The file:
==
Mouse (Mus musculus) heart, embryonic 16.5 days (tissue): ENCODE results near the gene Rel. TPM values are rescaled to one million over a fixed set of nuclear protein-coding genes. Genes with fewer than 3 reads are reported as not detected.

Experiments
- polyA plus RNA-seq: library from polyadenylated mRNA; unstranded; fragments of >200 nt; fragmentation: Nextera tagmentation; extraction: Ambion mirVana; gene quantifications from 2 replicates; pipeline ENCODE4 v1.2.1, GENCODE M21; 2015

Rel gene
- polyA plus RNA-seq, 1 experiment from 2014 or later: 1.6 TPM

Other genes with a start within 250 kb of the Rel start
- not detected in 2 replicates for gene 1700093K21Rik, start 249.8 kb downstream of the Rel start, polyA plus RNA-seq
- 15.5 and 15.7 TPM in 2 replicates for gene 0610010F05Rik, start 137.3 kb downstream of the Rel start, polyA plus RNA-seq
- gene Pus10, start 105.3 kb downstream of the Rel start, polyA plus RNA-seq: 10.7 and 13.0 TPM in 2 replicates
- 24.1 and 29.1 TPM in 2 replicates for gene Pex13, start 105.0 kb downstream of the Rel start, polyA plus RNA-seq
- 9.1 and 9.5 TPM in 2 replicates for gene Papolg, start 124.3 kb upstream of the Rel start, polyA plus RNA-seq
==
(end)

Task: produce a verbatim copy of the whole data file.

Mouse (Mus musculus) heart, embryonic 16.5 days (tissue): ENCODE results near the gene Rel. TPM values are rescaled to one million over a fixed set of nuclear protein-coding genes. Genes with fewer than 3 reads are reported as not detected.

Experiments
- polyA plus RNA-seq: library from polyadenylated mRNA; unstranded; fragments of >200 nt; fragmentation: Nextera tagmentation; extraction: Ambion mirVana; gene quantifications from 2 replicates; pipeline ENCODE4 v1.2.1, GENCODE M21; 2015

Rel gene
- polyA plus RNA-seq, 1 experiment from 2014 or later: 1.6 TPM

Other genes with a start within 250 kb of the Rel start
- not detected in 2 replicates for gene 1700093K21Rik, start 249.8 kb downstream of the Rel start, polyA plus RNA-seq
- 15.5 and 15.7 TPM in 2 replicates for gene 0610010F05Rik, start 137.3 kb downstream of the Rel start, polyA plus RNA-seq
- gene Pus10, start 105.3 kb downstream of the Rel start, polyA plus RNA-seq: 10.7 and 13.0 TPM in 2 replicates
- 24.1 and 29.1 TPM in 2 replicates for gene Pex13, start 105.0 kb downstream of the Rel start, polyA plus RNA-seq
- 9.1 and 9.5 TPM in 2 replicates for gene Papolg, start 124.3 kb upstream of the Rel start, polyA plus RNA-seq